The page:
Chang’s connection to the Iowa Writers’ Workshop goes back to when she was in the eighth grade at Appleton’s Einstein Middle School. A grant enabled the Appleton Area School District to have a young poet, Monroe Lerner, who was a graduate of the Writers’ Workshop, spend a year working with students in the district on creative writing.

“It seems to me our society would be strongest if as many people as possible were given the time to read widely, think broadly and try to understand the human experience before they went out into the world. It can always benefit our society if as many people as possible study liberal arts.”
         — Lan Samantha Chang

 

Commencement_hug_newsblog“I was deeply interested in reading and writing and didn’t have an outlet for it, so every week for a year I got to meet with Monroe Lerner,” said Chang, a 1983 graduate of Appleton West High School. “It was a phenomenal experience for me…probably the most important writing experience I had until after college because he took me seriously and he introduced me to a lot of good books. He put the idea of going to Iowa in my head when I was in eighth grade.”

One of only three Chinese families living in Appleton while Chang was growing up, she was inspired by her experiences as an Asian American to write two novels and a collection of short stories about the merging of Chinese and American culture and the dynamics of family and wealth in times of hardship. Her works include 1998’s “Hunger: A Novella and Stories,” 2004’s “Inheritance” and “All is Forgotten, Nothing is Lost” in 2010.

“Inheritance” received the 2005 PEN Open Book Award while “Hunger” was the winner of the Southern Review Fiction Prize and named a finalist for a Los Angeles Times Book Award. Her work has been selected twice (1994, 1996) for inclusion in the yearly anthology “The Best American Short Stories.”

In addition to her accomplishments, her deep connections to Lawrence made Chang a natural for an honorary degree and invitation to deliver the commencement address. Her mother earned a bachelor of music degree in piano pedagogy from Lawrence, while her father was an associate professor of engineering at the former Institute of Paper Chemistry, which had a long affiliation with Lawrence

“Receiving an honorary degree from Lawrence means a great deal to me,” said Chang, “because when I was growing up, Lawrence was the center of intellectual life in Appleton. It is a greatly respected university. I have vivid memories of being at the conservatory during my mother’s recitals and meeting her professors.”

In part because of her exposure to Lawrence as a youth, Chang holds liberal arts education in high regard.Commencement_selfie_newsblog

“It seems to me our society would be strongest if as many people as possible were given the time to read widely, think broadly and try to understand the human experience before they went out into the world,” said Chang, who admits she wanted “to stretch my wings and leave Appleton” and didn’t consider attending Lawrence when the time came. “I think that the liberal arts education always has benefits to any person, regardless of what they eventually do to make a living. It can always benefit our society if as many people as possible study liberal arts.”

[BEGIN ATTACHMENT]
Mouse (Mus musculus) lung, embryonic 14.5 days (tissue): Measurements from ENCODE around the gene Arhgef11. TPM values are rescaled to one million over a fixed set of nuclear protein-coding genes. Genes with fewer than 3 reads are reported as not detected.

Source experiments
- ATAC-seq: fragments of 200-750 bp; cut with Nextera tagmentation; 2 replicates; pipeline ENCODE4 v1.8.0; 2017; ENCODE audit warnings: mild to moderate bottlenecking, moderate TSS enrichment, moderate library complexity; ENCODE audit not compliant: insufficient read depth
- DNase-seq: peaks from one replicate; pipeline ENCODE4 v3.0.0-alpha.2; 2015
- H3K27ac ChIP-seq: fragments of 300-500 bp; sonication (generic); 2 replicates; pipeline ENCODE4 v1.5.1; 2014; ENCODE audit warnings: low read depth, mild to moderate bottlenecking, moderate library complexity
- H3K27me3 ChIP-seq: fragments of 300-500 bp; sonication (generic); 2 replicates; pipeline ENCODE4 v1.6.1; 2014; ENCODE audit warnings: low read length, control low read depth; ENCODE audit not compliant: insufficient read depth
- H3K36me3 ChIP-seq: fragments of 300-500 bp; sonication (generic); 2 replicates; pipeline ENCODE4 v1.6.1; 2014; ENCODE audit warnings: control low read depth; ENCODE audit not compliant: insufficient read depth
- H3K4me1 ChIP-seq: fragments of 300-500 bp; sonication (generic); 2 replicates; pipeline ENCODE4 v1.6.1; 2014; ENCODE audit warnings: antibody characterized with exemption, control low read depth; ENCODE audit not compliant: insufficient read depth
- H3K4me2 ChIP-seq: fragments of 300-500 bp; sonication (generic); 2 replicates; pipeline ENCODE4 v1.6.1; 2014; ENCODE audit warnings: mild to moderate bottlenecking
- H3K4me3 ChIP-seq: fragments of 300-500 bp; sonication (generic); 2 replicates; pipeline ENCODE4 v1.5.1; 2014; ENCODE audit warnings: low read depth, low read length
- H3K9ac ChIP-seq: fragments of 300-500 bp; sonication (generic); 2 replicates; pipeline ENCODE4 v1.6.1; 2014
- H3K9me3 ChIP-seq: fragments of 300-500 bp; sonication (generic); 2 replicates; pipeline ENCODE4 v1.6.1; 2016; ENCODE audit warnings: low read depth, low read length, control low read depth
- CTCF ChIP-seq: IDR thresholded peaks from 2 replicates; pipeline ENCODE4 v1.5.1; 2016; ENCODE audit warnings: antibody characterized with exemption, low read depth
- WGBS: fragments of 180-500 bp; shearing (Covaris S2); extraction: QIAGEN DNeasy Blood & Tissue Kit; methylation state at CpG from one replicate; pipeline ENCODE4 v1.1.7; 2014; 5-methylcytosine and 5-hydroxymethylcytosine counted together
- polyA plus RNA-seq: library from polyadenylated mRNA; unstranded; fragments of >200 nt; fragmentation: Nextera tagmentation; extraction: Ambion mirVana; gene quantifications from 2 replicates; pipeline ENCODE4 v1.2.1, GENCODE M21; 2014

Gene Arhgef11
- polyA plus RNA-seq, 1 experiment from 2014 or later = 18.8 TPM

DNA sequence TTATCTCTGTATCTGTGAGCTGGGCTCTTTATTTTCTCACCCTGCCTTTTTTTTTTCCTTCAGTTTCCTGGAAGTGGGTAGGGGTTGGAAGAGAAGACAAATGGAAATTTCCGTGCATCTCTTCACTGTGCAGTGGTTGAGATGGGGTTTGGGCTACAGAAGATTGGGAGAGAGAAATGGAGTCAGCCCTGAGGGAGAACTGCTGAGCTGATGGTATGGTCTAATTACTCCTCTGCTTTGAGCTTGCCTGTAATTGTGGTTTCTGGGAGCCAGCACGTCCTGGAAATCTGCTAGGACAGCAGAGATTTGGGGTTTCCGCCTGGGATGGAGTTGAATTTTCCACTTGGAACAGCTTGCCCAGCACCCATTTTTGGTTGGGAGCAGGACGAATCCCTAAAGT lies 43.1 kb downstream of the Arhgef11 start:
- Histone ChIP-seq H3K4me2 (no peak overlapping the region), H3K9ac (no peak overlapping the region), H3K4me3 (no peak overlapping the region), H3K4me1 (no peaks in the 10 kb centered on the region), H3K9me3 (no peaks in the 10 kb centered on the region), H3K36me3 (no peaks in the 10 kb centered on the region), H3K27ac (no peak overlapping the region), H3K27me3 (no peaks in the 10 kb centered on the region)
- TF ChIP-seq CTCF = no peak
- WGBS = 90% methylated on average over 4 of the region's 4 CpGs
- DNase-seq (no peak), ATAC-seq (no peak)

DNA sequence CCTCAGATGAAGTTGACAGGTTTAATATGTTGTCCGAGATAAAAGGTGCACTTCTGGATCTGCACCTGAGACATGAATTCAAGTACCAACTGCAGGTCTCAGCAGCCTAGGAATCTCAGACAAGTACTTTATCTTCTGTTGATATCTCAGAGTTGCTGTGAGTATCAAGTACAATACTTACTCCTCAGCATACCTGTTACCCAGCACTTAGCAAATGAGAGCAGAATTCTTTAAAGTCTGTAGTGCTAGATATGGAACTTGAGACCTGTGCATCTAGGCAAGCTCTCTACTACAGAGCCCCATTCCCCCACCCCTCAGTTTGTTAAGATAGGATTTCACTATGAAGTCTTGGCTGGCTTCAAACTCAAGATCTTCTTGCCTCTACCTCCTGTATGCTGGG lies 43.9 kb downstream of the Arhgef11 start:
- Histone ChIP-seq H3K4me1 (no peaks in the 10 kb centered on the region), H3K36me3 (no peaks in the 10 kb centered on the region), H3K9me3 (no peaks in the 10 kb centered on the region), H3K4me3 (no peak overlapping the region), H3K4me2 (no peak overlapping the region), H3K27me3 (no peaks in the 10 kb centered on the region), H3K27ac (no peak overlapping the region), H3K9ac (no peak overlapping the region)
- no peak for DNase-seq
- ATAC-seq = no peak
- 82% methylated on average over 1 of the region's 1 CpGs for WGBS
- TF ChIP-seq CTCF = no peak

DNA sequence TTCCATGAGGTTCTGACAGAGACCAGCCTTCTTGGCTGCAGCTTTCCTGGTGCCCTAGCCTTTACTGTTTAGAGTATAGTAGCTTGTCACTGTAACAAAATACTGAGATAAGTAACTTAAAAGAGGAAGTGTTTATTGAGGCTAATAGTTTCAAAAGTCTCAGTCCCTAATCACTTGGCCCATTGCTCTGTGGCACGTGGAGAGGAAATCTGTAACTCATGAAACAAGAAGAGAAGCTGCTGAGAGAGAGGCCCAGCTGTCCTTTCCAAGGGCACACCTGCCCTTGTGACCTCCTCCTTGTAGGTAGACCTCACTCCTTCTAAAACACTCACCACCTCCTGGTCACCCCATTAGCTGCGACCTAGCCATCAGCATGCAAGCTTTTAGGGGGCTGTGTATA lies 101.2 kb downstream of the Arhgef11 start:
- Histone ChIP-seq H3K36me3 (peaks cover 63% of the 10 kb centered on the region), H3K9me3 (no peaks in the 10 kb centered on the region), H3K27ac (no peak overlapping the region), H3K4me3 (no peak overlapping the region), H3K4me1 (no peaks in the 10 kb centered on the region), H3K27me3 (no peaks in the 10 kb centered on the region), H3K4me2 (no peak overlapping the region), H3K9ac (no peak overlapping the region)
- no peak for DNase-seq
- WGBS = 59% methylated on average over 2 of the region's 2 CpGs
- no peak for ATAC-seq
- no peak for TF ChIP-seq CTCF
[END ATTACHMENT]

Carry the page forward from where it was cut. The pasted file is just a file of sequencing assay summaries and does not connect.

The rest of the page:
Chang’s 93-year-old father still lives in Appleton. He is looking forward to seeing his daughter deliver her first commencement address.

“I think he’s probably more excited about this than anybody in my family. One of the reasons I’m so excited about it is because my dad is so excited about it. Of course, it makes me nervous because I know that he’ll be there. I want to do a good job.”

About Lawrence University
Founded in 1847, Lawrence University uniquely integrates a college of liberal arts and sciences with a nationally recognized conservatory of music, both devoted exclusively to undergraduate education. It was selected for inclusion in the book “Colleges That Change Lives: 40 Schools That Will Change the Way You Think About College” and Fiske’s Guide to Colleges 2016. Engaged learning, the development of multiple interests and community outreach are central to the Lawrence experience. Lawrence draws its 1,500 students from nearly every state and more than 50 countries.

 

 

 

 

Wriston Art Center features Lawrence senior studio art majors

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Abigail Kosberg: “I am Dophie Doltz,” acrylic paint and thread on cotton fabric

Eight Lawrence University art majors will have their creative work featured in the annual senior major exhibition opening Friday, May 27 in the Wriston Art Center galleries.

The exhibition, which is free and open to the public, runs through July 3. A reception with the student artists at 6 p.m. opens the exhibition.

Works in the exhibition include photography, ceramics, sculpture, textiles, paintings, installation and performance art.

The seniors whose work will be featured are:
• Oumou Cisse, Washington D.C.
• Tess Gundersen, Santa Fe, N.M.
• Liam Hoy, Chicago, Ill.
• Abigail Kosberg, Wildwood, Ill.